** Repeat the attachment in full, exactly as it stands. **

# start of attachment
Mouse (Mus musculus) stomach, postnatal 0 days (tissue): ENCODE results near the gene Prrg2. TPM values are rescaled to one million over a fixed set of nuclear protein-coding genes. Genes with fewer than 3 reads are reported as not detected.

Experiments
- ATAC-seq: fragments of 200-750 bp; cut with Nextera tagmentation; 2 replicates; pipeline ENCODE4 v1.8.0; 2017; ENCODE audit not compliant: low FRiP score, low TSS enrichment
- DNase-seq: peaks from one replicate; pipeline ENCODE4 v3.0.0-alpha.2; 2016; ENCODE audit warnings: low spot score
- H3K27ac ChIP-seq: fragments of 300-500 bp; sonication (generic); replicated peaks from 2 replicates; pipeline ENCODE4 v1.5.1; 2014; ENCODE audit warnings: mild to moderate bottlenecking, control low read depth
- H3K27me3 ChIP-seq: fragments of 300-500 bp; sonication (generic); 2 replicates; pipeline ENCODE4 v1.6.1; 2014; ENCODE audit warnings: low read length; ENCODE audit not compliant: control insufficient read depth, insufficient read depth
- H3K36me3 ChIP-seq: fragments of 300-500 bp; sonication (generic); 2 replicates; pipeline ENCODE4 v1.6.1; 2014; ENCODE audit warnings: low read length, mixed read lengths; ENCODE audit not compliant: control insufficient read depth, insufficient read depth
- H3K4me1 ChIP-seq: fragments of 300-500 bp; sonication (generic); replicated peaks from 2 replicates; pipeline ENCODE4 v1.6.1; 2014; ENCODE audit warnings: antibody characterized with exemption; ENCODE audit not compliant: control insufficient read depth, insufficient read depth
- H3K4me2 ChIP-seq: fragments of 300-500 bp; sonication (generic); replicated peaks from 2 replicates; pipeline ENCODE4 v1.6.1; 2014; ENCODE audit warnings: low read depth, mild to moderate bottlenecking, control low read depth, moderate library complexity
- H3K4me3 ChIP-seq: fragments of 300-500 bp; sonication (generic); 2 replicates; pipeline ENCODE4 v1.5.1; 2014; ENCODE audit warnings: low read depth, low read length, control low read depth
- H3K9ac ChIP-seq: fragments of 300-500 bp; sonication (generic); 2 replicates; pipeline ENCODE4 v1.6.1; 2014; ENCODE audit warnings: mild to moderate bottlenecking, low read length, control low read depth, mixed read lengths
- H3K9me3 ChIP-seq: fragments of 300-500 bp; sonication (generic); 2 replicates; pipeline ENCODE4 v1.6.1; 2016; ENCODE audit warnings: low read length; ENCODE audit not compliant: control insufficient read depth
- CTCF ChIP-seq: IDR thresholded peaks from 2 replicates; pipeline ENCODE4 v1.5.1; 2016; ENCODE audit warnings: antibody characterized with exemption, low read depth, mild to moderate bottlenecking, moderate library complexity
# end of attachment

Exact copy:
Mouse (Mus musculus) stomach, postnatal 0 days (tissue): ENCODE results near the gene Prrg2. TPM values are rescaled to one million over a fixed set of nuclear protein-coding genes. Genes with fewer than 3 reads are reported as not detected.

Experiments
- ATAC-seq: fragments of 200-750 bp; cut with Nextera tagmentation; 2 replicates; pipeline ENCODE4 v1.8.0; 2017; ENCODE audit not compliant: low FRiP score, low TSS enrichment
- DNase-seq: peaks from one replicate; pipeline ENCODE4 v3.0.0-alpha.2; 2016; ENCODE audit warnings: low spot score
- H3K27ac ChIP-seq: fragments of 300-500 bp; sonication (generic); replicated peaks from 2 replicates; pipeline ENCODE4 v1.5.1; 2014; ENCODE audit warnings: mild to moderate bottlenecking, control low read depth
- H3K27me3 ChIP-seq: fragments of 300-500 bp; sonication (generic); 2 replicates; pipeline ENCODE4 v1.6.1; 2014; ENCODE audit warnings: low read length; ENCODE audit not compliant: control insufficient read depth, insufficient read depth
- H3K36me3 ChIP-seq: fragments of 300-500 bp; sonication (generic); 2 replicates; pipeline ENCODE4 v1.6.1; 2014; ENCODE audit warnings: low read length, mixed read lengths; ENCODE audit not compliant: control insufficient read depth, insufficient read depth
- H3K4me1 ChIP-seq: fragments of 300-500 bp; sonication (generic); replicated peaks from 2 replicates; pipeline ENCODE4 v1.6.1; 2014; ENCODE audit warnings: antibody characterized with exemption; ENCODE audit not compliant: control insufficient read depth, insufficient read depth
- H3K4me2 ChIP-seq: fragments of 300-500 bp; sonication (generic); replicated peaks from 2 replicates; pipeline ENCODE4 v1.6.1; 2014; ENCODE audit warnings: low read depth, mild to moderate bottlenecking, control low read depth, moderate library complexity
- H3K4me3 ChIP-seq: fragments of 300-500 bp; sonication (generic); 2 replicates; pipeline ENCODE4 v1.5.1; 2014; ENCODE audit warnings: low read depth, low read length, control low read depth
- H3K9ac ChIP-seq: fragments of 300-500 bp; sonication (generic); 2 replicates; pipeline ENCODE4 v1.6.1; 2014; ENCODE audit warnings: mild to moderate bottlenecking, low read length, control low read depth, mixed read lengths
- H3K9me3 ChIP-seq: fragments of 300-500 bp; sonication (generic); 2 replicates; pipeline ENCODE4 v1.6.1; 2016; ENCODE audit warnings: low read length; ENCODE audit not compliant: control insufficient read depth
- CTCF ChIP-seq: IDR thresholded peaks from 2 replicates; pipeline ENCODE4 v1.5.1; 2016; ENCODE audit warnings: antibody characterized with exemption, low read depth, mild to moderate bottlenecking, moderate library complexity